also a very important topic to look into.
We would like to thank Javier Losada for providing valuable expertise and
advise about risk management domain. This work was partly supported by Spanish
MEC TIN2005-08986 and Xunta de Galicia PGIDIT06PXIC105164PN.
6. References
ARM, “ARMISTICE Project”,, 2007.
Booch G., Jacobson I., Rumbaugh J., The Unified Modeling Language, Addison Wesley,
Braude E., Software Engineering. An Object-Oriented Perspective, John Wiley and Sons,
Cabrero D., Abalde C., Varela C., Castro L., “ARMISTICE: An Experience Developing
Management Software with Erlang”, Proceedings of Principles, Logics and
Implementations of High-Level Programming Languages (PLI’03), ACM SIGPLAN
Erlang Workshop, 2003.
Coopers & Lybrand, Los nuevos conceptos del Control Interno, Díaz de Santos, 1997.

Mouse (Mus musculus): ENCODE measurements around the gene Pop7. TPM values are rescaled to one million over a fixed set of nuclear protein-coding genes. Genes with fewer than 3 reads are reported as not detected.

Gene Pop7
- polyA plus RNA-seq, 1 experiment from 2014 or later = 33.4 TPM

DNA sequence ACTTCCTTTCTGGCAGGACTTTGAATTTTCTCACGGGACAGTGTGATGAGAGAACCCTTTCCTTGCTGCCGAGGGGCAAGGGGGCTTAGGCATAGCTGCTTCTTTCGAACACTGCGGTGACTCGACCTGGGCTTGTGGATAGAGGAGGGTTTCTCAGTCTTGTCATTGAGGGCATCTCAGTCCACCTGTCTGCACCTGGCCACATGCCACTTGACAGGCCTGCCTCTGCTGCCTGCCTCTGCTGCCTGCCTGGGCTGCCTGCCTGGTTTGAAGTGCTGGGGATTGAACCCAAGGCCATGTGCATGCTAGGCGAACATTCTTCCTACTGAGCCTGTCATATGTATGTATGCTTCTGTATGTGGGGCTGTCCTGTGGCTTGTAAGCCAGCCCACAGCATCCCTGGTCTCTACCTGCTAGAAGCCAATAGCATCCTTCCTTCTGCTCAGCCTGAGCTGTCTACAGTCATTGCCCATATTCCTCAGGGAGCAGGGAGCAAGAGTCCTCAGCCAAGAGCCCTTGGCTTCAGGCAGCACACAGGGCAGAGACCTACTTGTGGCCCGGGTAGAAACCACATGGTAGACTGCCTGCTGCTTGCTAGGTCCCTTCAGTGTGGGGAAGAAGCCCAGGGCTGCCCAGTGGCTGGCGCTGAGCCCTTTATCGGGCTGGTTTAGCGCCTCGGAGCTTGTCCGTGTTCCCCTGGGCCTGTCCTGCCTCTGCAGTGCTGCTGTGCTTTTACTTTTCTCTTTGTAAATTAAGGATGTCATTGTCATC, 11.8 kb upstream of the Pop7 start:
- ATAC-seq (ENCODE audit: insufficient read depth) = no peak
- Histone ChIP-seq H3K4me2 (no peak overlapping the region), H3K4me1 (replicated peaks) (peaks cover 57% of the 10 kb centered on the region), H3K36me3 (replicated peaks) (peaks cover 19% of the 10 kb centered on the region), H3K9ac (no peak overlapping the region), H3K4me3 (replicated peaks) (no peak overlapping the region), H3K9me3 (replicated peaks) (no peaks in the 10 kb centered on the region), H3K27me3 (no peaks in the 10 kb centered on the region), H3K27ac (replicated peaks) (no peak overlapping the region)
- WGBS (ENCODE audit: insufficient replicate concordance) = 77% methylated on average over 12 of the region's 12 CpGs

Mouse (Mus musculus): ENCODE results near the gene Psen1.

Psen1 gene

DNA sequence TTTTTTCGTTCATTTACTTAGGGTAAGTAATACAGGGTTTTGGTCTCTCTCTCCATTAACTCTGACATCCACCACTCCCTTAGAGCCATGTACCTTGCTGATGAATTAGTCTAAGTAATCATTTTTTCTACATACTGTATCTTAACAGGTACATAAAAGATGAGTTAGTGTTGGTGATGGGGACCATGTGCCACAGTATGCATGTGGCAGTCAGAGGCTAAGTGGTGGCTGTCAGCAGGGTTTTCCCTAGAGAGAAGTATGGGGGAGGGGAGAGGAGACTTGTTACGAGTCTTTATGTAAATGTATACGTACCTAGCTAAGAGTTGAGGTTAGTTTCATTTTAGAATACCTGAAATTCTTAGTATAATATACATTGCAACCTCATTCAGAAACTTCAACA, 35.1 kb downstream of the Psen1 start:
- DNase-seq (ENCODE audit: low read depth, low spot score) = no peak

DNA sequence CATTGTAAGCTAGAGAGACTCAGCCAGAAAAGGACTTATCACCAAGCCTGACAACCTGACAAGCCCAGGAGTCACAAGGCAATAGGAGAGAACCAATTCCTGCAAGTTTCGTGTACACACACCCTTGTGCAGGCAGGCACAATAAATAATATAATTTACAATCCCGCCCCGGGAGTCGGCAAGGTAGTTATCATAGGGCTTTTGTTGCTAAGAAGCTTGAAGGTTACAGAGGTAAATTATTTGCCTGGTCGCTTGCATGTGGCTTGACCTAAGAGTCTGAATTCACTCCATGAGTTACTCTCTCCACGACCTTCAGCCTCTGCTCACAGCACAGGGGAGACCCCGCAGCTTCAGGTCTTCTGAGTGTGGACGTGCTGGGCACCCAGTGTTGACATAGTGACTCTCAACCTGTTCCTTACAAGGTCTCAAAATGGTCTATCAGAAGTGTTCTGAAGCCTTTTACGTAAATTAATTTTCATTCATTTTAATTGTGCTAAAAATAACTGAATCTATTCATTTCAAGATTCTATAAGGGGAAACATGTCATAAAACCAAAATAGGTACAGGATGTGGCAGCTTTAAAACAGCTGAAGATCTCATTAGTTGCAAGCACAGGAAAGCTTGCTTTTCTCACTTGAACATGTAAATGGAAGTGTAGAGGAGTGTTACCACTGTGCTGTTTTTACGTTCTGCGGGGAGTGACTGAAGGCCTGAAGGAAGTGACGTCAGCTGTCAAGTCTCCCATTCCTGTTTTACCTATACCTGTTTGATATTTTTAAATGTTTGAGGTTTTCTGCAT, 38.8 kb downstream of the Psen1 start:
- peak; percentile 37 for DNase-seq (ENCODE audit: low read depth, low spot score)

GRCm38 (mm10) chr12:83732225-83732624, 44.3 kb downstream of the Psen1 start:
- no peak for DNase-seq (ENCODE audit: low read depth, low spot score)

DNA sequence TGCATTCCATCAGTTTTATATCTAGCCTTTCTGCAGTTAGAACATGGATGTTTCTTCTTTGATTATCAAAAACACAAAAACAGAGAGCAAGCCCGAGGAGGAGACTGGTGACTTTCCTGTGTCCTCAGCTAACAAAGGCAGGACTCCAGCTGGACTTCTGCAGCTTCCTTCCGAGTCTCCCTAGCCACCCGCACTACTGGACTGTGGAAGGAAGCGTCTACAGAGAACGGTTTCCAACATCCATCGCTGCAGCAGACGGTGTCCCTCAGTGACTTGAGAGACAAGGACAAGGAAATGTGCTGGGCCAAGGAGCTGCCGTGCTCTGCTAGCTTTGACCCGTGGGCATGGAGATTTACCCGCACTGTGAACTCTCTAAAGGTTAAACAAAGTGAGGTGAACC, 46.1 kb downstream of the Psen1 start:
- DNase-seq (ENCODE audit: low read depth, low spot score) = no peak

Erikson E.H., Business Modeling with UML (Business patterns at work), John Wiley and
Sons, 2001.
ERM, “The Enterprise Risk Management Annual Conference”, http://www.conference-, 2007.
Gamma E., Helm R., Johnson R., Vlissides J., Design Patterns: Elements of Reusable Object-
Oriented Software, Addison Wesley, 1996.
Gulías V., Abalde C., Castro L., Varela C., “A New Risk Management Approach Deployed
over a Client/Server Distributed Functional Architecture”, Proceedings of 18th
International Conference on Systems Engineering (ICSEn’05), IEEE Computer Society,
2005, p. 370-375.
Gulías V., Abalde C., Castro L., Varela C., “Formalisation of a Functional Risk Management
System”, Proceedings of 8th International Conference on Enterprise Information Systems
(ICEIS’06), INSTICC Press, 2006, p. 516-519.
Downloaded by [University of Coruna], [Laura M. Castro] at 01:36 18 April 2012
Risk Management 521
IIR, “Middle East Risk Management Annual Congress”,, 2007.
IRI, “IRIS integrated risk management”,, 2007.